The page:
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Among those who have attained this higher life, who feel its power and sense its peace, there are some who wish that others shall attain it too. We say some for the very powerful reason that not all are able to find it in their hearts to return to this bleak earth of ours, with its sickness and darkness, its sins and sufferings, its evil and ignorance, when there stretches invitingly before them the portals of a diviner world, with its sublime harmony and beauty, its burden-free peace and goodness. This is why Krishna is reported in the Bhagavad Gita as declaring that the greatest sacrifice man can offer is that of wisdom, which means simply that the enlightened man should give himself and use his wisdom for the benefit of others. This is also why Buddha asserted that the greatest charity is to give the truth to mankind. Therefore, the noblest sages give themselves secretly and concentratively to a few or openly and widely to the many to enlighten, guide, and inspire them. They know that this twofold way is the one in which to help mankind, that public work is not enough, that those who wish to do not only the most widespread good in the time open to them but also the most enduring good, must work deeply and secretly amongst a few who have dedicated themselves to immediate or eventual service in their own turn. Thus, compassion is rendered more effective through being guided by intelligence. To the few in the inner circle, the sage transmits his best thought, his hidden knowledge, his special grace, his most mystical power. How grand is the service such a sage can render all those who accept the light of his knowledge! Then indeed is he, in Shakespeare's phrase, "The star to every wandering barque."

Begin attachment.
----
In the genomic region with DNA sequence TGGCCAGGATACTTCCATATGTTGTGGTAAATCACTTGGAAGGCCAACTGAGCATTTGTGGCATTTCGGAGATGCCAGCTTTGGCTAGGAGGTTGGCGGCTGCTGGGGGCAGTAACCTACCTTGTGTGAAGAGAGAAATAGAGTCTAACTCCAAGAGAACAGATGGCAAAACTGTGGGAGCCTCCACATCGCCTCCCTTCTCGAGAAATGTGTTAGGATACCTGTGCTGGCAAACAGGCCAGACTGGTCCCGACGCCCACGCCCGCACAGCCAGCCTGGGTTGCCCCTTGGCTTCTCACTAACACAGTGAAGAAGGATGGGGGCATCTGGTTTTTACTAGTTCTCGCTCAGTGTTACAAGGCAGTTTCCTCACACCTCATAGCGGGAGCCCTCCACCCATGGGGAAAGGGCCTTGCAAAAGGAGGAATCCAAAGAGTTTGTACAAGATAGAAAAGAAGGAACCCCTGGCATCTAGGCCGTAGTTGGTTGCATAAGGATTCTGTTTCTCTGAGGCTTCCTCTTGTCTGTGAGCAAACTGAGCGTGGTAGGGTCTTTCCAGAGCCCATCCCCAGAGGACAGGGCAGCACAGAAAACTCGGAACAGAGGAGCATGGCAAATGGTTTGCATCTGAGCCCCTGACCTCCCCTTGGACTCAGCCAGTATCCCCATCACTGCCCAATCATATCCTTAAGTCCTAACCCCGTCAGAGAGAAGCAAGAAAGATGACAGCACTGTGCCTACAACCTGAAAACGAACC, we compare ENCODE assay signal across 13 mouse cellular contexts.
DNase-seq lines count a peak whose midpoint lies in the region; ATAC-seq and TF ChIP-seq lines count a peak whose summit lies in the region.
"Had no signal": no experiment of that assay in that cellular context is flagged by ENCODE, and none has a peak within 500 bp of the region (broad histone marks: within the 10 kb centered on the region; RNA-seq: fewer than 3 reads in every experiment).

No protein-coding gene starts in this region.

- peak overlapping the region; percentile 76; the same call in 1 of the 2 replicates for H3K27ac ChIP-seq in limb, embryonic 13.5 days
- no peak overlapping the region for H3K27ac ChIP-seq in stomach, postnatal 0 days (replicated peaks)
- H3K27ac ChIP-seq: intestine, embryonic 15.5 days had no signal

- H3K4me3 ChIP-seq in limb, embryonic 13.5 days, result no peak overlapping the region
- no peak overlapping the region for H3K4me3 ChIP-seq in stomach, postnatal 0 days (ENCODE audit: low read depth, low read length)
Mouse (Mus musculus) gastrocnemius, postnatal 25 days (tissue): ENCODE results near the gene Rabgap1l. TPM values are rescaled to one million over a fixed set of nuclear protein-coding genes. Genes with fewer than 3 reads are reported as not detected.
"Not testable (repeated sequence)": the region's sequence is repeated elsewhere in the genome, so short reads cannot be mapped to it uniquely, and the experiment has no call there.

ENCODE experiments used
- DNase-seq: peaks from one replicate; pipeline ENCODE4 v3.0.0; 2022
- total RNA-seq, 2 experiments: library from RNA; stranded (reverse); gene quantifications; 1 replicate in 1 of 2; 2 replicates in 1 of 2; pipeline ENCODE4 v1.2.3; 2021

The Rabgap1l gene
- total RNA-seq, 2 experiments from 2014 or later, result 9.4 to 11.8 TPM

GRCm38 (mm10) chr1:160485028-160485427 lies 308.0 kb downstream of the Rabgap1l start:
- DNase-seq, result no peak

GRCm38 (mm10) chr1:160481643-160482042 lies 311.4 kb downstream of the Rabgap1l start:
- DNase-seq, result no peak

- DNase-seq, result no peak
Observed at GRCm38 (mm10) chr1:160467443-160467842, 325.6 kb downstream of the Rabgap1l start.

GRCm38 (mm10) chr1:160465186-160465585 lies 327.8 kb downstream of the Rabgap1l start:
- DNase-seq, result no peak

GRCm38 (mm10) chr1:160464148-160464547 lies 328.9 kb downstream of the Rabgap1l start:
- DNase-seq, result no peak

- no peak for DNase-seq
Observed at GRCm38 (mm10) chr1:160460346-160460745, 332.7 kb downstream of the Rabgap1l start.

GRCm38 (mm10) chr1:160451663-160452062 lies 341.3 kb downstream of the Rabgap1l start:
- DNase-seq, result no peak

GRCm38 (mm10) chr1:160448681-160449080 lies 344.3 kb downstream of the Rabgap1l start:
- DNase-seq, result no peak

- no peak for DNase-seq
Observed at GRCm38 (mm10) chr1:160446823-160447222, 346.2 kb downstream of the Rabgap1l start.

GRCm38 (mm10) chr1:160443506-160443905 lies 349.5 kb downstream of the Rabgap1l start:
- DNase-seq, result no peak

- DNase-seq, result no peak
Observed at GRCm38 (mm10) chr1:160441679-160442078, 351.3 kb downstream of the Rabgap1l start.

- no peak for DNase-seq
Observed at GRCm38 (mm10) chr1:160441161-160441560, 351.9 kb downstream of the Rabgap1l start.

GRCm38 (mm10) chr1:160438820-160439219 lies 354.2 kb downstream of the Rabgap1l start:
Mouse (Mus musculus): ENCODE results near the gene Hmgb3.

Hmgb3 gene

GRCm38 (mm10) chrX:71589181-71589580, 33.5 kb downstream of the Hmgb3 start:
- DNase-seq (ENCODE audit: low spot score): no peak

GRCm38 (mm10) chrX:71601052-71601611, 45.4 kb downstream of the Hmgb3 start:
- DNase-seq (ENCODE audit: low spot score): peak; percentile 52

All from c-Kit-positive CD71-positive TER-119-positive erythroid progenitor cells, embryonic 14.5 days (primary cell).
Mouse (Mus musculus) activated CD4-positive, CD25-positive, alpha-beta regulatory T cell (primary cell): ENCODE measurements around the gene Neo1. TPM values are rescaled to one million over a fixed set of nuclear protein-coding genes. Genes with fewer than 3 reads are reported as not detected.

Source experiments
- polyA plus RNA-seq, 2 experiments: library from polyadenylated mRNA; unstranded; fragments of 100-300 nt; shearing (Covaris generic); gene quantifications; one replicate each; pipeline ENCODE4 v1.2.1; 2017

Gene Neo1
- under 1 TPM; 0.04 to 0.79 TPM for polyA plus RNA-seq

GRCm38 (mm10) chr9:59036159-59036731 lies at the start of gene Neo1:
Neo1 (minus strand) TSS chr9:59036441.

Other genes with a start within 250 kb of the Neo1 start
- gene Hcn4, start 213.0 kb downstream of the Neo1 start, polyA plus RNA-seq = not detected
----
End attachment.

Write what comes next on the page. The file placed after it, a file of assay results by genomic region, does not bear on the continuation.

-- Notebooks Category 25: World-Mind in Individual Mind > Chapter 5: The Sage's Service > # 4






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